By Marty Appel
For baseball fans in the mid-20th century, the name Dan Brouthers was as well known as Willie Mays and Mickey Mantle is to today’s fans. The time span is the same, and Brouthers was in the conversation of who was the greatest 19th century player.
Brouthers would eventually become a Hall of Famer in 1945, 13 years after his death, and that class of ’45 is having its long overdue “day” at the 2013 induction ceremony, war travel restrictions having cancelled a ’45 ceremony.
Brouthers came from Sylvan Lake, near Wappingers Falls, New York. So common was knowledge of his name among the game’s greats, that Groucho Marx once used it in correspondence with Jack Warner of Warner Bros films.
In 1946, the Marx Brothers were to release “A Night in Casablanca,” another of their screwball comedies. The instant classic “Casablanca” had been released just four years earlier, and Jack Warner didn’t like the infringement on the name. So Groucho sent him a letter and said,
“You claim that you own Casablanca and that no one else can use that name without permission. What about “Warner Brothers”? Do you own that too? You probably have the right to use the name Warner, but what about the name Brothers? Professionally, we were brothers long before you were…. and even before there had been other brothers—the Smith Brothers; the Brothers Karamazov; Dan Brothers, an outfielder with Detroit; …..”
Groucho used the common mispronunciation of the ballplayer and the wrong spelling, but he knew a good joke when he heard one.
In fact, Brouthers pronounced his name BROO-thers, not bruh-thers, but most fans took to saying Brothers. In any case, Groucho’s letter spoke to the how fixed into the national consciousness Dan had become for baseball fans.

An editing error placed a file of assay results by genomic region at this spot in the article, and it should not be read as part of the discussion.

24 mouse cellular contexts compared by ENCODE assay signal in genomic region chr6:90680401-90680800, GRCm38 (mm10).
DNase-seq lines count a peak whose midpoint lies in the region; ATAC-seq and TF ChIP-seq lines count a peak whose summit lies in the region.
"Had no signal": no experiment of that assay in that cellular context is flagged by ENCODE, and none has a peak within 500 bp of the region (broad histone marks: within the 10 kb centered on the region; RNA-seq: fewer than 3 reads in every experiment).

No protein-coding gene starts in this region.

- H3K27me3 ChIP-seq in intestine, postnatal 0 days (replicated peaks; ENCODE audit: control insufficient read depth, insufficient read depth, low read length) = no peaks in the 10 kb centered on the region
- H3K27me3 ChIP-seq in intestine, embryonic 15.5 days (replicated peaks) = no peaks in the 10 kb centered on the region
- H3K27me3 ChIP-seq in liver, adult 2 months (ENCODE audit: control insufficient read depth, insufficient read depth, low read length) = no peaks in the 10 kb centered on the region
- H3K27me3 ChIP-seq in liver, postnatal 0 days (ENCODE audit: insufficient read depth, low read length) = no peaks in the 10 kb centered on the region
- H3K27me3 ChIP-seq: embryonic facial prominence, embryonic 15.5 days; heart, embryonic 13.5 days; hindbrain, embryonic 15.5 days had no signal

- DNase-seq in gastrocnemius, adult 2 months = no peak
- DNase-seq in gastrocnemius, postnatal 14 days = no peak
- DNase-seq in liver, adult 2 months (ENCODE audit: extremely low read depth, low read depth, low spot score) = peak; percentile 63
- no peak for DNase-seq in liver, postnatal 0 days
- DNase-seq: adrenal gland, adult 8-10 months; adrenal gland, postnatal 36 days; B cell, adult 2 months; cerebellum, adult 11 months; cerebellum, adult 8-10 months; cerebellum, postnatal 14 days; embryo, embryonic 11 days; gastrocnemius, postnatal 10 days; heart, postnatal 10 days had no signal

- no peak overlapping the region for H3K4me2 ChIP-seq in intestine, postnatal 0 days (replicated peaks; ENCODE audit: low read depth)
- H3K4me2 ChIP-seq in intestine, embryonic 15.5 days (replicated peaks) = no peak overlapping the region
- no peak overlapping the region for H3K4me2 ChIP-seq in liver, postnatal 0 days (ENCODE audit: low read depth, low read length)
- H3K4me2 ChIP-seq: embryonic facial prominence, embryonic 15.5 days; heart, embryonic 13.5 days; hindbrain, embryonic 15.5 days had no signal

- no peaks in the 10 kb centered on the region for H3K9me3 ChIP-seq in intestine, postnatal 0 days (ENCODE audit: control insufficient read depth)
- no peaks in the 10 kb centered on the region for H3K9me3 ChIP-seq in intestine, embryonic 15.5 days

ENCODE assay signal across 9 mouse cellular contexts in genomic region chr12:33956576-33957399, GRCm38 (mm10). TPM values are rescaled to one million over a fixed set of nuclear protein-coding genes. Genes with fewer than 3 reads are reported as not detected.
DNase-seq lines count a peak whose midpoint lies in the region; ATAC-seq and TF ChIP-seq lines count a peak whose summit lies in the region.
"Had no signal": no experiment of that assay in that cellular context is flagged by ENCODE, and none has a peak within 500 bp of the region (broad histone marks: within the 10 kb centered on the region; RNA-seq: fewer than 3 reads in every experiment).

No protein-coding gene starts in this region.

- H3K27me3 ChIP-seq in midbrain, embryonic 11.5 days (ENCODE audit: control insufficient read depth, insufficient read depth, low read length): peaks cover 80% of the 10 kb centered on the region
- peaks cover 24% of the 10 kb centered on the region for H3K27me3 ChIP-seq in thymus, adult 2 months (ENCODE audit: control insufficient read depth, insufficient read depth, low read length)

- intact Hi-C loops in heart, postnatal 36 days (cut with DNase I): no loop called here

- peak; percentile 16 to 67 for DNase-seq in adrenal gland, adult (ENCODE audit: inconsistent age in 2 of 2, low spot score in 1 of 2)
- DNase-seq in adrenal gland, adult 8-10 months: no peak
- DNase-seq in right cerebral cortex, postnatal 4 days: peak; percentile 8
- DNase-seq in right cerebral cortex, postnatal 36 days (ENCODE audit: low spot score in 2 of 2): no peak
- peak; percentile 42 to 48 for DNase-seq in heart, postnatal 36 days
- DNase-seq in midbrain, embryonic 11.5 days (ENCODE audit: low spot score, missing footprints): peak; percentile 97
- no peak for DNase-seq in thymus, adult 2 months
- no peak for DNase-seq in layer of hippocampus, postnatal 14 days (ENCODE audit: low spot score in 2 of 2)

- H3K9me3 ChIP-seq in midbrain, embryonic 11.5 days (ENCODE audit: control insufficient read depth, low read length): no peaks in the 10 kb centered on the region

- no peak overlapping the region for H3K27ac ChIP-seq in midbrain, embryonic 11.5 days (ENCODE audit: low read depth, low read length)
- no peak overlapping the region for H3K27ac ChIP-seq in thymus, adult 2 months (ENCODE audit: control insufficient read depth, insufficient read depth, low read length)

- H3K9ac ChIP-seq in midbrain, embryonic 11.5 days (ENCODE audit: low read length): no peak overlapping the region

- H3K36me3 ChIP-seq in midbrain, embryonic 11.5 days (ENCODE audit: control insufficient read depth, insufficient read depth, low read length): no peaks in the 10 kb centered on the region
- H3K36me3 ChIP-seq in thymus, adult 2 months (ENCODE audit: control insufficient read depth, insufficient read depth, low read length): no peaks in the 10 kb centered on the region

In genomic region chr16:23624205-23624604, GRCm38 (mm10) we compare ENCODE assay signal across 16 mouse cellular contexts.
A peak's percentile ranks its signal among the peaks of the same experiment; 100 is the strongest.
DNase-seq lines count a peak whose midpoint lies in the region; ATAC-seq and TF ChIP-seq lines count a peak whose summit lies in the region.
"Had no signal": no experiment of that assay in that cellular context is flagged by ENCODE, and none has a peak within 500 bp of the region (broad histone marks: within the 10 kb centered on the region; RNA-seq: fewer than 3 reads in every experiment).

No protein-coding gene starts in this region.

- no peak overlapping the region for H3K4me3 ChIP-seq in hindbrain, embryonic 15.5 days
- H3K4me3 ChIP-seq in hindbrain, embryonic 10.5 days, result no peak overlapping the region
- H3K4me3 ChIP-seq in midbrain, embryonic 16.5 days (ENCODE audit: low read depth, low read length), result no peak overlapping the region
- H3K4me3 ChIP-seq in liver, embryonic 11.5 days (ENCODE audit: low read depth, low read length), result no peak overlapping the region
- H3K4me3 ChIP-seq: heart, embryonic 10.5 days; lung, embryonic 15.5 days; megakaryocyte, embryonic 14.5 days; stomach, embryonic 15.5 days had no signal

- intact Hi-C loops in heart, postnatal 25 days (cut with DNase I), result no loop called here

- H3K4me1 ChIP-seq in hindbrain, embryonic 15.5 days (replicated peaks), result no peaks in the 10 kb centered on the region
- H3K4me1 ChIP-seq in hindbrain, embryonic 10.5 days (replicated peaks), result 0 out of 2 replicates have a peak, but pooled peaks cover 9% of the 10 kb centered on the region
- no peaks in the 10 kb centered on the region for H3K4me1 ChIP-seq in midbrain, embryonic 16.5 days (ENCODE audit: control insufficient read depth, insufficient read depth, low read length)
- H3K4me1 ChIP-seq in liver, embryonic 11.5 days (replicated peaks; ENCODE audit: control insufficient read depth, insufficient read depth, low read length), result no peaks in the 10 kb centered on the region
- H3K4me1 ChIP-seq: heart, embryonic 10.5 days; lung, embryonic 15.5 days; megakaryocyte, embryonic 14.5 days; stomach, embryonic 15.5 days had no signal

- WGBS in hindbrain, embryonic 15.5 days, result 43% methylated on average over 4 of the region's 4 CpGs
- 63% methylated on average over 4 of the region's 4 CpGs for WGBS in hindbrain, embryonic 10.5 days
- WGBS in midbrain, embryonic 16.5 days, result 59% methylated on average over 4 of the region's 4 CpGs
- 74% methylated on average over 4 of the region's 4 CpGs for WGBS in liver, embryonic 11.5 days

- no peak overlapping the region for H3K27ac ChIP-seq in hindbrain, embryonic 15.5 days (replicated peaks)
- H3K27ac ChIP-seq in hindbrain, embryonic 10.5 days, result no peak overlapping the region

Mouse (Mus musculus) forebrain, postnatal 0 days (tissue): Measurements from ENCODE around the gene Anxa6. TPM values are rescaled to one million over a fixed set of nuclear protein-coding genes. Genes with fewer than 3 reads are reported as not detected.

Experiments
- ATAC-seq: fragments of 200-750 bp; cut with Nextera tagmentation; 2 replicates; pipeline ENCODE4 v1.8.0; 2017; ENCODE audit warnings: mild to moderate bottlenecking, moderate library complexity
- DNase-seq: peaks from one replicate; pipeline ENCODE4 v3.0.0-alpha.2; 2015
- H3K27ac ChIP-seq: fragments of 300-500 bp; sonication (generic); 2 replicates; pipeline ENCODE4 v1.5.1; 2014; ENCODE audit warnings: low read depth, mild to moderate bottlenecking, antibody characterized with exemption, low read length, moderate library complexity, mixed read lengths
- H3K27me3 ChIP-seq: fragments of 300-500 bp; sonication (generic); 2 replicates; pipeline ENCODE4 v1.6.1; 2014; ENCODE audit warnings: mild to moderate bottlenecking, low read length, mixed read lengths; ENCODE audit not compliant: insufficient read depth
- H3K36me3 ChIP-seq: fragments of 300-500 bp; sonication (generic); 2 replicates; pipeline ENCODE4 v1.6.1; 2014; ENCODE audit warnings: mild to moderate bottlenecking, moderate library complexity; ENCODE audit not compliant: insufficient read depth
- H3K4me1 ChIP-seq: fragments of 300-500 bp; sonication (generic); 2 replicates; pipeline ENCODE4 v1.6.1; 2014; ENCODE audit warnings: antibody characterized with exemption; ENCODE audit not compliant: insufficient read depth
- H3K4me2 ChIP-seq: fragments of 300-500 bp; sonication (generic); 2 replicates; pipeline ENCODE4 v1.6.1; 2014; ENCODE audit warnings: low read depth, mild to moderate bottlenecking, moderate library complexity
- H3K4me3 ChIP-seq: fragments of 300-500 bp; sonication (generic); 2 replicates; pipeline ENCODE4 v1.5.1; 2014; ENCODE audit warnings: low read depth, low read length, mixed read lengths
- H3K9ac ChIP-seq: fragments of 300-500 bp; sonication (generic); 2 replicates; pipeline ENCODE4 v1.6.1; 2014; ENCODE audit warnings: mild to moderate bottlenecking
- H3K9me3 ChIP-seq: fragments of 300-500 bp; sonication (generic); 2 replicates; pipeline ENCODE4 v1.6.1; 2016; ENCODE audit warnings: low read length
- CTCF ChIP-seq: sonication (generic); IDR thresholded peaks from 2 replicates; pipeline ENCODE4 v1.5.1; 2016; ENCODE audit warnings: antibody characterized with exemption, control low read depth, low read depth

Brouthers first made his reputation with Buffalo before he went to the Detroit Wolverines, the team Groucho cited.
While playing for Buffalo (he had begun with Troy in 1879), he became the first man to win consecutive batting titles (1882-1883). No one was compiling slugging percentages in those days, but modern calculations show him winning six consecutive slugging titles while establishing himself as one of the first great left-handed hitters in the National League.
Modern calculations altered some of his stats, but he was credited then, and is still credited, with three additional titles, making him a five-time batting champ, with a lifetime average of .342. It is a mark equal to Babe Ruth’s career average, and bettered by only eight players (six lefties) in the span of baseball history.
The five batting titles stood as a league record until Honus Wagner won his sixth of eight in 1908. And while his .347 didn’t win in 1894, he was a key member of the champion Baltimore Orioles that season, one of the legendary 19th century teams. His 106 home runs ranked fourth among his contemporaries.
Over a nineteen-year career, Dan played for a record nine National League teams, plus a year with Boston of the Players League (he was one of the founders), where, as the defending N.L. batting champion, he brought a lot of legitimacy to the new circuit. When it folded after one season, he stayed in Boston and won the batting title in the American Association, before returning to the National League, and winning another title while with Brooklyn.
For more than 20 years after his playing career ended, John McGraw employed him as a press box attendant and night watchman at the Polo Grounds. Being a fixture on the New York baseball scene, in the daily company of the influential New York press, helped keep his name and reputation very much alive.